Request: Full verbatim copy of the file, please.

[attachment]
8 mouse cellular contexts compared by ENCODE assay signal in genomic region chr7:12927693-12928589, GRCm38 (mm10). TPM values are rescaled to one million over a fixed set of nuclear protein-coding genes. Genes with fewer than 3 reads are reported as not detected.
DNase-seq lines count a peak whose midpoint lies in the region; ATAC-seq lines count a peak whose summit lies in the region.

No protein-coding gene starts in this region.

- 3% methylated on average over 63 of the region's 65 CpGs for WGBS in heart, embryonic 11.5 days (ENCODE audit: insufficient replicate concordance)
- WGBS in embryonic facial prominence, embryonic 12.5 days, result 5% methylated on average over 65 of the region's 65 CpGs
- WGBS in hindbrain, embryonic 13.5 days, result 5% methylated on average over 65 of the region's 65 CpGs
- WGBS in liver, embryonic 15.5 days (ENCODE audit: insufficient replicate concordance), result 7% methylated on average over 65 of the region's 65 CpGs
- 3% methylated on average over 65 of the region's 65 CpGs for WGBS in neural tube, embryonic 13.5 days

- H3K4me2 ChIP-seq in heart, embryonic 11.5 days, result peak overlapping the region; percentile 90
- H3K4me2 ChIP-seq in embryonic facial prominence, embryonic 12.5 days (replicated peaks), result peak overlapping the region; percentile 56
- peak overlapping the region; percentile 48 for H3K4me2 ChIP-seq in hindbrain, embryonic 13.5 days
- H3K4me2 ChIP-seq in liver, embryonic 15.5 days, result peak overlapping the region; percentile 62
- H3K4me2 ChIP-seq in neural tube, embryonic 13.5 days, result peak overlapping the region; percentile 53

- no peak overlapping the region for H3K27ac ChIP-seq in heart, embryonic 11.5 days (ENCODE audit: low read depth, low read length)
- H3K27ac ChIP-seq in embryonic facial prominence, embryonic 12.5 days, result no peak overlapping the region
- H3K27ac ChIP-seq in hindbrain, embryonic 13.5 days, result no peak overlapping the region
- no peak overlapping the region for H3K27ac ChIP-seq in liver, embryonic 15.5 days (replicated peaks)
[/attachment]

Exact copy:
8 mouse cellular contexts compared by ENCODE assay signal in genomic region chr7:12927693-12928589, GRCm38 (mm10). TPM values are rescaled to one million over a fixed set of nuclear protein-coding genes. Genes with fewer than 3 reads are reported as not detected.
DNase-seq lines count a peak whose midpoint lies in the region; ATAC-seq lines count a peak whose summit lies in the region.

No protein-coding gene starts in this region.

- 3% methylated on average over 63 of the region's 65 CpGs for WGBS in heart, embryonic 11.5 days (ENCODE audit: insufficient replicate concordance)
- WGBS in embryonic facial prominence, embryonic 12.5 days, result 5% methylated on average over 65 of the region's 65 CpGs
- WGBS in hindbrain, embryonic 13.5 days, result 5% methylated on average over 65 of the region's 65 CpGs
- WGBS in liver, embryonic 15.5 days (ENCODE audit: insufficient replicate concordance), result 7% methylated on average over 65 of the region's 65 CpGs
- 3% methylated on average over 65 of the region's 65 CpGs for WGBS in neural tube, embryonic 13.5 days

- H3K4me2 ChIP-seq in heart, embryonic 11.5 days, result peak overlapping the region; percentile 90
- H3K4me2 ChIP-seq in embryonic facial prominence, embryonic 12.5 days (replicated peaks), result peak overlapping the region; percentile 56
- peak overlapping the region; percentile 48 for H3K4me2 ChIP-seq in hindbrain, embryonic 13.5 days
- H3K4me2 ChIP-seq in liver, embryonic 15.5 days, result peak overlapping the region; percentile 62
- H3K4me2 ChIP-seq in neural tube, embryonic 13.5 days, result peak overlapping the region; percentile 53

- no peak overlapping the region for H3K27ac ChIP-seq in heart, embryonic 11.5 days (ENCODE audit: low read depth, low read length)
- H3K27ac ChIP-seq in embryonic facial prominence, embryonic 12.5 days, result no peak overlapping the region
- H3K27ac ChIP-seq in hindbrain, embryonic 13.5 days, result no peak overlapping the region
- no peak overlapping the region for H3K27ac ChIP-seq in liver, embryonic 15.5 days (replicated peaks)